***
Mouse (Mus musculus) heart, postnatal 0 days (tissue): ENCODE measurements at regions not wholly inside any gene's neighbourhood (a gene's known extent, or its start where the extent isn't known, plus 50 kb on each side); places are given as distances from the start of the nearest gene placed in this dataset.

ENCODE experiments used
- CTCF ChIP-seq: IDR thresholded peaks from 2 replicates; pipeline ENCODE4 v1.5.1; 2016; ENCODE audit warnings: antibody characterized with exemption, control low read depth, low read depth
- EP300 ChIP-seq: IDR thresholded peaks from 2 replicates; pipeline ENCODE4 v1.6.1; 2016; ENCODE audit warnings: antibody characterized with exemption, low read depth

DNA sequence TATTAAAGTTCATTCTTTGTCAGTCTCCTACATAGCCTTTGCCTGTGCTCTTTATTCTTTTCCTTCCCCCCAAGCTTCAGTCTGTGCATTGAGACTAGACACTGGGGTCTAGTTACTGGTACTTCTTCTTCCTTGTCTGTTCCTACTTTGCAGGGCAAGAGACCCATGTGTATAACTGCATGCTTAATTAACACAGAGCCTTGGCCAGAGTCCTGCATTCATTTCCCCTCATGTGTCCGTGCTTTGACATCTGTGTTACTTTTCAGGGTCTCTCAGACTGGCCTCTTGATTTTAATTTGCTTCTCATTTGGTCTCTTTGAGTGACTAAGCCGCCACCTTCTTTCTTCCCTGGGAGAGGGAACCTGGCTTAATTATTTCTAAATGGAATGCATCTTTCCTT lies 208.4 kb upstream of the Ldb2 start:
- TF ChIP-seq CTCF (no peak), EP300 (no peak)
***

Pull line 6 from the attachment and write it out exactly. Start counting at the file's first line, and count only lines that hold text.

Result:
- TF ChIP-seq CTCF (no peak), EP300 (no peak)